What Makes You Happy?

        –  Jay Shepherd, August 14, 2014

We live in an aspirational society.

There are lot of good things about that – progress, technology, art, upward mobility, etc.  Society benefits from the aspirations of individuals and their realization.

But at its core, an aspirational society is about never being satisfied.  It has a negative implication, in that it is about never being truly happy with your life.

It was against this backdrop that I realized, the other day, just how many things in my life make me happy, right now, today.

The gold standard is hugs.  This is probably true for most people.  Hugs – particularly hugs from your own kids – generate a feeling of happiness against which all other happiness-inducing moments are judged.  (If you want a real question to answer, answer this:  did you ever really give your own parents enough hugs?)

What got me thinking about this in the first place was music.  Like many people, I will often respond to a song, meaning I let it get inside my head and heart, and it generates emotions.  Which songs do that is not always predictable, although I tend to like songs with strong harmonies (the “hugs” of the music world).  Undoubtedly, though, the right song at the right time will make me feel happy.

Of course, I have lots of music in my life, so songs make me happy a lot, sometimes several times a day.

But there is lots more beyond music, and hugs.  I started to make a list.

Books.  As far back as I can remember, a good piece of fiction – not everything, but something that really grabs me – will leave me feeling happy and alive.  Fiction can be happy or sad, but truly experiencing the alternative world of the author always, overall, generates happiness.

Art – painting, sculpture, architecture – can produce the same response.  There is a lot of art that interacts only with my intellect, and generates no feelings.  But some – again unpredictable – interacts with my soul.  That produces happiness.

The list started to get pretty long.  Waterfalls.  Not Niagara Falls (although that’s nice too), but smaller waterfalls surrounded by forests or mountains.  A view from a high vantage point, like a mountain top or even a building.  Sunrise, particularly on the water.

Overcoming a difficult intellectual challenge also does it, whether at work or leisure.  It could be completing a difficult argument, or a complex cross-examination.  Or, it could be a crossword, or a sudoku, as long as it’s hard enough that you’re not sure you can succeed.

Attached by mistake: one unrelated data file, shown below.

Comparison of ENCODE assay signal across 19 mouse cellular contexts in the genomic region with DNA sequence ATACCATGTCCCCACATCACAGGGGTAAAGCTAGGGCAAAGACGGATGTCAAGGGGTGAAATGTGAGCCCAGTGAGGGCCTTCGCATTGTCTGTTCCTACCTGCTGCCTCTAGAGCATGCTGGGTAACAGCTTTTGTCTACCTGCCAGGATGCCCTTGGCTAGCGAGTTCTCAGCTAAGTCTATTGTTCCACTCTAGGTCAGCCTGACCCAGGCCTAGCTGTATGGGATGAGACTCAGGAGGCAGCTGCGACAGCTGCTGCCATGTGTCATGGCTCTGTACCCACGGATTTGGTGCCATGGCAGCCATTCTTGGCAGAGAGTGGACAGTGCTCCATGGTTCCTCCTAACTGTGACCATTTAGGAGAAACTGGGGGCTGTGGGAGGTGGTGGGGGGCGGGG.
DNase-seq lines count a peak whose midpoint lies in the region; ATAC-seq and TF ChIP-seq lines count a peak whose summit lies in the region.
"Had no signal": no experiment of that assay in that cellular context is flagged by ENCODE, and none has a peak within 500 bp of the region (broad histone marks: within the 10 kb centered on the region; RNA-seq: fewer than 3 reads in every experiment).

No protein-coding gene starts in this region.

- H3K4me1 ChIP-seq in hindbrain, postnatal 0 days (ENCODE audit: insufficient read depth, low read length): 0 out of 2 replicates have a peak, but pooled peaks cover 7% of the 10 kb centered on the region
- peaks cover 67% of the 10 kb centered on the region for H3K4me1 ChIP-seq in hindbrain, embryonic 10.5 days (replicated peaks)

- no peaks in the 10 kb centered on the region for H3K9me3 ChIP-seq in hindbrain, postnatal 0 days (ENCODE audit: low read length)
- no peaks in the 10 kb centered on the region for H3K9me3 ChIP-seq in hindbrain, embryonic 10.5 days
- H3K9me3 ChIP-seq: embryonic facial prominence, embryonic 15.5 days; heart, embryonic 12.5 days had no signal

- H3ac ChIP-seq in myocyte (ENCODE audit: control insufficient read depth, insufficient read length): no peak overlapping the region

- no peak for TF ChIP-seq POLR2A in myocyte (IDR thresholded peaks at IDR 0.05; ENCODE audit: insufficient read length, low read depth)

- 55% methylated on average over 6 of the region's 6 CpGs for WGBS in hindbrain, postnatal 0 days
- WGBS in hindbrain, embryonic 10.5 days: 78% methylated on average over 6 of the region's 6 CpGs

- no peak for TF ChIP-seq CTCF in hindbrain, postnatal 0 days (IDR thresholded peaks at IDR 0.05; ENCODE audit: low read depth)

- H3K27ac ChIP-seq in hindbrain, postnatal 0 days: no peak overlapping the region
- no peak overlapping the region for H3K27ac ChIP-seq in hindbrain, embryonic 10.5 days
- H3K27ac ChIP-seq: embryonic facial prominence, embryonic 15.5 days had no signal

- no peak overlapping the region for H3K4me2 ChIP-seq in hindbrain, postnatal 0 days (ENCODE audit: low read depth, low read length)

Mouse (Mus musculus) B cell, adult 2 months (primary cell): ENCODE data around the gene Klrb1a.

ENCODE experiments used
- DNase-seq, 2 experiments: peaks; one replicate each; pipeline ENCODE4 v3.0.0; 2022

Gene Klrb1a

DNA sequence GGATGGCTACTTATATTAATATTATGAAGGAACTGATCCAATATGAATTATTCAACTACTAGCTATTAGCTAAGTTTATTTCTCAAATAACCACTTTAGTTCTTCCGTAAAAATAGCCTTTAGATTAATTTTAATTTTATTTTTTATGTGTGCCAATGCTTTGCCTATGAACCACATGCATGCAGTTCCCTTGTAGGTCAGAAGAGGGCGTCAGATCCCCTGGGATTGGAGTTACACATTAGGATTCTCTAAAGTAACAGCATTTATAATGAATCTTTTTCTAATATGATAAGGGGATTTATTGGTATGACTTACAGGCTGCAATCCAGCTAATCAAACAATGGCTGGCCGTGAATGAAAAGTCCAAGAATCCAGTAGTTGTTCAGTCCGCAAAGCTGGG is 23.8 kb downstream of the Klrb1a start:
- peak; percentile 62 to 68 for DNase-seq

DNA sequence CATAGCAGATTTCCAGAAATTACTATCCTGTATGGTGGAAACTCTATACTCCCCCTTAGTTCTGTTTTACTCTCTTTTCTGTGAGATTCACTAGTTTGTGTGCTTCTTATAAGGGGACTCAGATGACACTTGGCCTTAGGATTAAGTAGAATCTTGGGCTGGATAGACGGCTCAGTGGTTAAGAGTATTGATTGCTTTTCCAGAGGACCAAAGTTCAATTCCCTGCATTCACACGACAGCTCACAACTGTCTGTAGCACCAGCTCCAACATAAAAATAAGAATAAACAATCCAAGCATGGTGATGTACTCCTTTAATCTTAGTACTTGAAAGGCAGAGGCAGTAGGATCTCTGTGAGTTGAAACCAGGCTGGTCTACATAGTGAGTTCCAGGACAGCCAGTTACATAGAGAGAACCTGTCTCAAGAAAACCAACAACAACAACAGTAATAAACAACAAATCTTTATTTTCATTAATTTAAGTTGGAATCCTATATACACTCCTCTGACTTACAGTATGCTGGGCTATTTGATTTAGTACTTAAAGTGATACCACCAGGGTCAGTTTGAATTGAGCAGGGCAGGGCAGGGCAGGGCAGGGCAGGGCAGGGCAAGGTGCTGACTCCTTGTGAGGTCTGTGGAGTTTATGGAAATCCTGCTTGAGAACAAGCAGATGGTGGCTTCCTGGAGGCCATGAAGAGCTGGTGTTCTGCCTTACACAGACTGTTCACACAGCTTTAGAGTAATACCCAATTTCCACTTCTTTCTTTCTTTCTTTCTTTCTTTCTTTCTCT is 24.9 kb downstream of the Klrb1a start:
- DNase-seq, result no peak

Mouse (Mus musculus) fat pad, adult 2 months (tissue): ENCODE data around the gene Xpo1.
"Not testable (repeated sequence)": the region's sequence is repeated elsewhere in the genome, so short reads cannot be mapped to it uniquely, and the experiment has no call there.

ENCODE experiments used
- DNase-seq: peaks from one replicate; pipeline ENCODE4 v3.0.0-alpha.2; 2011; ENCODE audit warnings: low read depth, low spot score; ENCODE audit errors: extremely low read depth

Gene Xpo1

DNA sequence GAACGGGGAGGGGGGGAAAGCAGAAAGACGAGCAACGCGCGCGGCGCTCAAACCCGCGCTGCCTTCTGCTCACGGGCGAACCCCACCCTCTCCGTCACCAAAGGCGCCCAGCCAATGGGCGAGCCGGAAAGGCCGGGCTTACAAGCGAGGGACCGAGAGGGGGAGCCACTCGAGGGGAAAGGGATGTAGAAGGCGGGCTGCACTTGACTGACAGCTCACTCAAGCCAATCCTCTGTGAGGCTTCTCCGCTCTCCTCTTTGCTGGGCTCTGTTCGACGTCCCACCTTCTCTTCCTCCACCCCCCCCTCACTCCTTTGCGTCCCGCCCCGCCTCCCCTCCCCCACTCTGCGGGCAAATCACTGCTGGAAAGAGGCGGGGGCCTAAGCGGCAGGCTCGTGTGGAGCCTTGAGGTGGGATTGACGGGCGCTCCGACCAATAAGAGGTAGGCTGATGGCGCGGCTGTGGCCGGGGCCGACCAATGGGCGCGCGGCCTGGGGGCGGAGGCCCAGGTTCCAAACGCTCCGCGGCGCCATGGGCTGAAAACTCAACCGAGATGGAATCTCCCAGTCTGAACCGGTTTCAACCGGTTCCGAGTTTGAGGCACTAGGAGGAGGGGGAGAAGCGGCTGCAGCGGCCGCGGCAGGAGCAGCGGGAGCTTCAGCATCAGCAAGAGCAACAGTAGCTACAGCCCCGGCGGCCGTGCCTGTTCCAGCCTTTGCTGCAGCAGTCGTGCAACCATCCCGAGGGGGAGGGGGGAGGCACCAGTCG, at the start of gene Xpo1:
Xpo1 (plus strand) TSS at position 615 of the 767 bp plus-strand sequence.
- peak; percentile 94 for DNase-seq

To my surprise, a long bike ride can make me happy, even as the knees groan in pain and the mouth gets dry from insufficient hydration.  I never really understood that one, but scientists have found that exercise releases endorphins, so perhaps it isn’t so surprising.

Putting a smile on someone else’s face is one we often forget.  Many times a day we have the ability to make someone else feel good and, when we do, the happiness generated often envelops us as well.

Doing creative things produces happiness.  I’m not good with my hands, but building something has always made me feel great, despite realizing that the actual accomplishment is mundane.  Painting a picture.   Writing a story.  Modelling in clay.   Even cooking a good meal can generate that feeling.

Funny, though, some things that I think I “like” didn’t really make it to my list.  I “love” wine, but drinking even a really good wine doesn’t make me happy.  Nor does eating great food, or engaging in an intellectual debate, or making money.

Anyway, my list of happy things kept getting longer and longer, and along the way I started identifying things that are not on my list, but would be on the lists of others:  riding a motorcycle, long distance running, yoga, petting the dog, cleaning, mountain climbing, computer gaming, dancing… the list is almost endless.

There is absolutely nothing wrong with having aspirations.  Hope for the future, including in particular striving to make it real, is a positive part of life.

But, I wonder if we too often ignore the many things in our lives that already make us happy.  Perhaps it’s a worthwhile habit, every once in a while, to make one’s personal happy list, a reminder of the good stuff we already have.


About Jay Shepherd

Jay Shepherd is a Toronto lawyer and writer. This site includes a series on energy issues, plus some random non-fiction on matters of interest. More important, it includes the Lives series, which bridge the gap between fiction and non-fiction, and now some short stories. Fiction is where I'm going, but not everything you want to say fits one form. I am not spending any time actively marketing what I write, but by all means feel free to share if you think others would enjoy reading this stuff.
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